PreachingToday.com: We all know that homosexuality is a culturally and politically charged issue, but you chose to do a 3-part series on it, why?
Jim Nicodem: In part because of what you just said. It's a very culturally charged issue. We know that people are facing it with friends, or hearing about it in the news. This is an issue that's not going to go away. We want our people to be able to think biblically about some of the important issues that we face in our culture. And it struck me that the longer the church puts off the conversation, the harder it's going to be to talk about it because it's going to become a very adverse climate in which to try to present God's truth. So now is the time to sort out what your church believes and where you hope to go on this issue.
What was your overall goal or goals for the series?
I had two major goals. First, I wanted to teach what God's Word says about homosexuality, and our response to people who are struggling with sexual identity. It used to be that everybody knew that the Bible says homosexual behavior is wrong, but now one of the greatest challenge to this position is coming from within the circle of those who call themselves evangelicals, people who are saying, "We've misread the Bible on this, the Bible doesn't say homosexual behavior is wrong; you need to read it in its context and it says something different." So we needed to take a look at what the Bible says.
How do we have frank conversations about what God's Word says about difficult subjects and yet still keep our front door thrown open wide?
Second, I wanted to lay the groundwork for ministry to people in the LGBT community. We are the church that welcomes people who are exploring the faith, no matter what their background. So we wanted to discuss how do we love people who are struggling in this area of their life, How do we make sure that we have the biggest welcome mat possible in front of our church door that says no matter what the issues are that might separate us, we want you to come and investigate a relationship with Christ?
How was this 3-part sermon series received? What kind of feedback did you get—positive, negative, people storming out? How did that go?
You never really know what's going on inside of people. I heard a pastor say once they didn't call their doctrinal position of the church "what we believe" but rather "what we teach," because he said you can't guarantee what people choose to believe even though you teach certain doctrines. Same with an issue like this. Do people have a biblical understanding of the topic now that we have taught it? Time will tell. Has there been a heart change? How do you measure heart change? How do you measure whether people are open and loving toward those who hold a different position or who come struggling in this area. I hope that we have both a biblical understanding, and that there has been a love for people in the LGBT community that has been cultivated by this.
I will say there was no negative response. Activists never showed up at our church door to disrupt our services. We had some concern that there might be those who would be angry that we say the Bible teaches that homosexual behavior is wrong. On the other hand, at the other end of the spectrum there might be those who would be angry with us because we're talking about loving people who have a gay orientation, even acknowledging the fact that there is such a thing as a gay orientation out there that Christ followers may struggle with. So we realized we could make people at either end of the spectrum angry, but I didn't sense any resistance at all. At the beginning of the series I said something like this: "Please stay through the whole series, listen to every sermon completely, don't get angry at any point and turn off your hearing. Don't stomp out of here deciding never to come back. Hang in there until you've heard everything that is said.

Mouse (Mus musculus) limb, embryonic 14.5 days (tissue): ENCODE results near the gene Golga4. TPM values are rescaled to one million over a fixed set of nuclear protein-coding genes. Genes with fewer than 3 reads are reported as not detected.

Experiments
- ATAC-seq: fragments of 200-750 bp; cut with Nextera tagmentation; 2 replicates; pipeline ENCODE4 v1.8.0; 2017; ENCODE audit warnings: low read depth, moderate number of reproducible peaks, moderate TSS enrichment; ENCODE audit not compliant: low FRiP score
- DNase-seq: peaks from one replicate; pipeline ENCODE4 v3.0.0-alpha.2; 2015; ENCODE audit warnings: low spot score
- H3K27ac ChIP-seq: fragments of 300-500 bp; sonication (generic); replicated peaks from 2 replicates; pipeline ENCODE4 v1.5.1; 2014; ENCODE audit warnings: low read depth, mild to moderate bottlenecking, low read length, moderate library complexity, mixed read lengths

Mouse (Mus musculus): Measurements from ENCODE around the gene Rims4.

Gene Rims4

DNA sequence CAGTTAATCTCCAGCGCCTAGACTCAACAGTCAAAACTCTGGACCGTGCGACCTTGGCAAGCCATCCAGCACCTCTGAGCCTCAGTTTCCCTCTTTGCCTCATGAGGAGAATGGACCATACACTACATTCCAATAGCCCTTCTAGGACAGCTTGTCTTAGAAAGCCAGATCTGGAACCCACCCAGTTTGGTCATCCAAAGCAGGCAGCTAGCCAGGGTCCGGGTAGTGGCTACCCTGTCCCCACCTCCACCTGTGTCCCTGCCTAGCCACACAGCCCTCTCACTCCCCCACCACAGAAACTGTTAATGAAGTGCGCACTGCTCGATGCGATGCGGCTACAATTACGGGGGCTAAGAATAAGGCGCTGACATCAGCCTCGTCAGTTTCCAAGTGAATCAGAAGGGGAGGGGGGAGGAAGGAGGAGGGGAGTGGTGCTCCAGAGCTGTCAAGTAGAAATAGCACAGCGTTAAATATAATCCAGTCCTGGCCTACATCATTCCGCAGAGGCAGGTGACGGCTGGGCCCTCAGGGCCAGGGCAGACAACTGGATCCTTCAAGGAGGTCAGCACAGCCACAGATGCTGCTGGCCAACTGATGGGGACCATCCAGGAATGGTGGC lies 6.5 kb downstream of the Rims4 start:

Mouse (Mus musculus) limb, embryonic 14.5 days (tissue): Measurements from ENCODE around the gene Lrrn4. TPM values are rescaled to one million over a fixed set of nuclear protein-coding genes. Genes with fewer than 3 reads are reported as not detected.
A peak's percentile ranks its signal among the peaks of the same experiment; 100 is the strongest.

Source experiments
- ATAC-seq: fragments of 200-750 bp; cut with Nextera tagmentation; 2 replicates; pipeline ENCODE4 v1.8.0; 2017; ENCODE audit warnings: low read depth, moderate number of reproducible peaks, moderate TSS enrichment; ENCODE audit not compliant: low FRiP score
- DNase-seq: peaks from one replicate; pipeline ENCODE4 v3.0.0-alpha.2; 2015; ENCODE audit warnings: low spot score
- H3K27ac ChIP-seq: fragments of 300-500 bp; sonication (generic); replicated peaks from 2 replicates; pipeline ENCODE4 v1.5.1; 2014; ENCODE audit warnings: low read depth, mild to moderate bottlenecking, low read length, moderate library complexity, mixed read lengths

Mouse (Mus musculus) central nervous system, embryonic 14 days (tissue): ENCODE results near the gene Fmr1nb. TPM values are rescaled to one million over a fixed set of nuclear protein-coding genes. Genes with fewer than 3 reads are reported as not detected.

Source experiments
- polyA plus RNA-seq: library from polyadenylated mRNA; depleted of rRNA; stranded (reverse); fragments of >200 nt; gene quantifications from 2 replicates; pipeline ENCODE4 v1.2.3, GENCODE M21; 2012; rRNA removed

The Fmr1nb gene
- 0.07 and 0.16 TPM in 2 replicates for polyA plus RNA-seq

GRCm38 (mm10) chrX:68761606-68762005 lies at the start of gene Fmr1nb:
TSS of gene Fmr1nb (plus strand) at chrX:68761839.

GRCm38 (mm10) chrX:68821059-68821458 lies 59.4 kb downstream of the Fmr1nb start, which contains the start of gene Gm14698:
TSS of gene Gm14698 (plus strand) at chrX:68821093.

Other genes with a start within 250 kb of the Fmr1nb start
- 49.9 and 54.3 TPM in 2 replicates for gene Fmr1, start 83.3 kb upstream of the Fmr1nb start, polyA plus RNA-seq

So did you get any kind of positive response, especially from people who are members or regular attenders?
We got a lot of that. A lot of people who said they appreciate that our church doesn't shy away from difficult issues. In the final message of the series I talked about how to balance love and truth. I had a teeter-totter on stage and we put a huge weight on one side that was called truth, and said, "Some of you want to beat the drum for what the Bible teaches against homosexual behavior. It's in there. It's in Scripture. However, if the only thing you hold to is truth, you're going to drive people away who struggle with this sort of behavior." On the other side we put this big weight called love and we said, "Because some of you have friends or loved ones who are gay or because you want to be as open as we can possibly be as a church, you might favor love over truth and want to ignore that there has got to be a balance between love and truth." Many people responded by saying, "Yeah, we just appreciated the way that Christ Community tackled it as well as the balance between love and truth."
We noticed that you look at homosexuality through the lens of God's big story, the metanarrative of the Bible. Can you walk us through how you did that and why you think preachers should take a similar approach?
Well, we had three weeks in the series so the first week we looked at homosexuality from the standpoint of God's big story. The second week we did an interview with someone who had struggled with homosexual behavior, and it was a fairly honest, very frank conversation. We let the parents know ahead of time it was going to be PG-13, and yet we encouraged them to have kids middle-school and above come and listen to it. We thought that the issue needed a personal face, so the second week we were giving it a face. This was a real live person who has struggled in this area. Then the third week we covered what our response to homosexuality to people from a gay orientation ought to be, and that was balancing love and truth. Also, in the third week we looked at four categories of people from the gay community. Just as not all straights are alike, not all gay people are alike. We looked at those who are activists. How do we lovingly and truthfully respond to gay activists? Then we discussed how to respond to those who are the LGBT community but don't claim any relationship to Jesus. Third, what do you do with those who say they are followers of Jesus but are living out a gay lifestyle? And lastly, what do you do with those who are sitting right here among us and are struggling with issues of sexual identity and desiring to walk in sexual purity and wondering am I welcome here in this church?
Going back to the first week, what we did is we walked through the gospel—Creation, Fall, Redemption, Restoration—in light of homosexuality. We started with creation. And this is a huge issue to address: Are people created gay or does something happen that throws things off kilter? We looked at Genesis 1 and Genesis 2 and we came away concluding that God's design, his creation design, is for heterosexual sexual relationships. Complementary is built into people. God created men and women, and when he brought the first couple together it was a man and a woman, and this was a reflection of who God is, that God is a 3-in-1—God, he's diversity in unity. So this sexual relationship that is the epitome of a human union is between two diverse beings—one male and one female. Complementary runs all through the creation accounts. That's where we started.